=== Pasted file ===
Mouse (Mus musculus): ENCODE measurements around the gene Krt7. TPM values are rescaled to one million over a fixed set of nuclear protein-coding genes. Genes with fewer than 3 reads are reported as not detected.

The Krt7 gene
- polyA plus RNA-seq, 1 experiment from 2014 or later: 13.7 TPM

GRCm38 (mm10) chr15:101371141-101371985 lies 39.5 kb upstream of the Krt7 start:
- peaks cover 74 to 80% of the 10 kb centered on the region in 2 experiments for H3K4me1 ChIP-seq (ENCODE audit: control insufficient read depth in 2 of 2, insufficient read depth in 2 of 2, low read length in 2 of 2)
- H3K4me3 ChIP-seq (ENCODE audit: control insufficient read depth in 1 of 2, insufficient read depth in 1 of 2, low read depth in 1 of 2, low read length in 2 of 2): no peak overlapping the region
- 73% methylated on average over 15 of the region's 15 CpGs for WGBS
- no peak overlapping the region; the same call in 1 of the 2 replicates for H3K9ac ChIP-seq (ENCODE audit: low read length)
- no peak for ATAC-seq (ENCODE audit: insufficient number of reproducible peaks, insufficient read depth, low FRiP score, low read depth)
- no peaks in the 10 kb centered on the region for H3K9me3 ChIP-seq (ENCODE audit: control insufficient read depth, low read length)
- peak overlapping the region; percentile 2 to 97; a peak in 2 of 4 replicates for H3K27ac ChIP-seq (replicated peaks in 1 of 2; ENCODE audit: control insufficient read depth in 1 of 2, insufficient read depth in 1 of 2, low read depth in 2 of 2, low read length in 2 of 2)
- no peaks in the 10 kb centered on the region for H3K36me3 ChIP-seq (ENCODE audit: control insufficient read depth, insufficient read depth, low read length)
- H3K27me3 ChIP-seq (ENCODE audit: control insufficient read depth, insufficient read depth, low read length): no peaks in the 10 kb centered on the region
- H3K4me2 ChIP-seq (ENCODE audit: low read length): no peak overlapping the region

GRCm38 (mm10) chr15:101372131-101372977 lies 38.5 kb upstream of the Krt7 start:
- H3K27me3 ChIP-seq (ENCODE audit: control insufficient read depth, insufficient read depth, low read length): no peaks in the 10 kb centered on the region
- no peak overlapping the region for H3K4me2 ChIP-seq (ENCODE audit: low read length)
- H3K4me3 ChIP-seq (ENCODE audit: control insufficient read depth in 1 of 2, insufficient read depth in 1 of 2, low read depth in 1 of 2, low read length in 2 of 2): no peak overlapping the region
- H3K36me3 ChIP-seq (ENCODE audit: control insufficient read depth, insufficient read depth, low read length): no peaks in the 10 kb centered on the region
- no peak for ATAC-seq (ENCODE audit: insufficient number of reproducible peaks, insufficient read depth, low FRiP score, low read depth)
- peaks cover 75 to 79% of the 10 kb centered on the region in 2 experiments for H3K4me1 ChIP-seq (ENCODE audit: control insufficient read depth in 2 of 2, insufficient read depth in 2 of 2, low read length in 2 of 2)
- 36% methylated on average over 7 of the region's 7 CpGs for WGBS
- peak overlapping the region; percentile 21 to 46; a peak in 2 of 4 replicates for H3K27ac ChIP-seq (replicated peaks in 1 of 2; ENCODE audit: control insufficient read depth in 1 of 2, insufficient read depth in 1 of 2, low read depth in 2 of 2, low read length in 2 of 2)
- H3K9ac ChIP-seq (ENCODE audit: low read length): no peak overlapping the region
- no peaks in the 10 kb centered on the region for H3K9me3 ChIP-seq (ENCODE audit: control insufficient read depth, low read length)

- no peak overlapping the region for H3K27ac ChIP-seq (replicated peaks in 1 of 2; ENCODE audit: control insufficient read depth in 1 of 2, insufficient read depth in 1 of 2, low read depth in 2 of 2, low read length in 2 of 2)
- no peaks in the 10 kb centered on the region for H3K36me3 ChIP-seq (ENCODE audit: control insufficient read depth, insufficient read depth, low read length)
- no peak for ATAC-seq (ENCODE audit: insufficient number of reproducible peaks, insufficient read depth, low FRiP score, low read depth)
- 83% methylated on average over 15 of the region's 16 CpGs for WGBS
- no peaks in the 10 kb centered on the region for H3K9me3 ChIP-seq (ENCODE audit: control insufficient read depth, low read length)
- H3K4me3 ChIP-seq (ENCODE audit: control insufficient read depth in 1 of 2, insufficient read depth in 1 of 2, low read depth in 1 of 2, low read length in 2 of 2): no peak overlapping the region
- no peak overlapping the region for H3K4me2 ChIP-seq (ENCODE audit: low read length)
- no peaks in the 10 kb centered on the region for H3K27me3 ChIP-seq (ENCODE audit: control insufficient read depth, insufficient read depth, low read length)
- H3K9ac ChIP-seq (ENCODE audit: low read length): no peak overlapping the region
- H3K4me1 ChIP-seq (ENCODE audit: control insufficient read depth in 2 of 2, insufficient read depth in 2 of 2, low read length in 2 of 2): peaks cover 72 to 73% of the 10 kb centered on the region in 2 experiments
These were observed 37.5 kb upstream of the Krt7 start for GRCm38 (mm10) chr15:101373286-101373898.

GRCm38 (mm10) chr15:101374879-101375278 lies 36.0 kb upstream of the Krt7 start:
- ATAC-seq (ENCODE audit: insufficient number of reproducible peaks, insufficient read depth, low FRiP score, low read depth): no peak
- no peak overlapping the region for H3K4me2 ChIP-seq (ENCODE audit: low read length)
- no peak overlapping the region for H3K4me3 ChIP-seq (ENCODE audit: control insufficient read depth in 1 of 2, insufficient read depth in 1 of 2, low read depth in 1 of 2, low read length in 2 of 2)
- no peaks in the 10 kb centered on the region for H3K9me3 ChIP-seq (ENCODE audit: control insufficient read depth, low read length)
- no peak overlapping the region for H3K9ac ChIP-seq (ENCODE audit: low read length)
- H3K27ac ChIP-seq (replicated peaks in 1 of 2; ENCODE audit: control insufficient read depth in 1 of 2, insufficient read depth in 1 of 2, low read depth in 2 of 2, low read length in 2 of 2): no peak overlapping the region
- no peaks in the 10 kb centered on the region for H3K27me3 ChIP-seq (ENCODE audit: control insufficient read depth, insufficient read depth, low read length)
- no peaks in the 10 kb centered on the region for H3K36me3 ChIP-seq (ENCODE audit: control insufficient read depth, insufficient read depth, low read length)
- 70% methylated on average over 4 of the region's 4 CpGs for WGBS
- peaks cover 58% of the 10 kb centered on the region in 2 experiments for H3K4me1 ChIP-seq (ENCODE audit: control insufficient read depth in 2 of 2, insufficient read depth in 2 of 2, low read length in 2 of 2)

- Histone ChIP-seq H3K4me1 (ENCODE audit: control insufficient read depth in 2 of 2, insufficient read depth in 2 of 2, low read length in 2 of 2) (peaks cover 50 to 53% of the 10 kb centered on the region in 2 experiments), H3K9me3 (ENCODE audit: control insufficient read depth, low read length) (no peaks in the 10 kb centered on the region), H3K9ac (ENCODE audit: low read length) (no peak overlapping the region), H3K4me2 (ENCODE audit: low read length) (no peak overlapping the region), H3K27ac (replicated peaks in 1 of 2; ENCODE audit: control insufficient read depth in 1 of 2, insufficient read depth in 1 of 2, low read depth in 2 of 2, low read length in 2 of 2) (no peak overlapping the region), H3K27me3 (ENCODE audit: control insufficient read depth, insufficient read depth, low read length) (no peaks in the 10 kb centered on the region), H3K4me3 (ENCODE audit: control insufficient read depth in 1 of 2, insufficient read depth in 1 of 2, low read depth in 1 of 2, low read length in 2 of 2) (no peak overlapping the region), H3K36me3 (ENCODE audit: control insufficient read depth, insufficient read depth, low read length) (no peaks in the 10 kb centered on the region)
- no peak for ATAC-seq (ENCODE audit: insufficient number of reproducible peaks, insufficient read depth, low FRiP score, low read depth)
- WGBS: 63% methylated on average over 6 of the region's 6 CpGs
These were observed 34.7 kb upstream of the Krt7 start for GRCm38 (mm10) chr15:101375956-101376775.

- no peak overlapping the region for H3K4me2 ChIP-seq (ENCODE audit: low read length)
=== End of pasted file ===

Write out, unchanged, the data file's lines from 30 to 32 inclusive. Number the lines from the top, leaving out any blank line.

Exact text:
- no peaks in the 10 kb centered on the region for H3K9me3 ChIP-seq (ENCODE audit: control insufficient read depth, low read length)
- H3K4me3 ChIP-seq (ENCODE audit: control insufficient read depth in 1 of 2, insufficient read depth in 1 of 2, low read depth in 1 of 2, low read length in 2 of 2): no peak overlapping the region
- no peak overlapping the region for H3K4me2 ChIP-seq (ENCODE audit: low read length)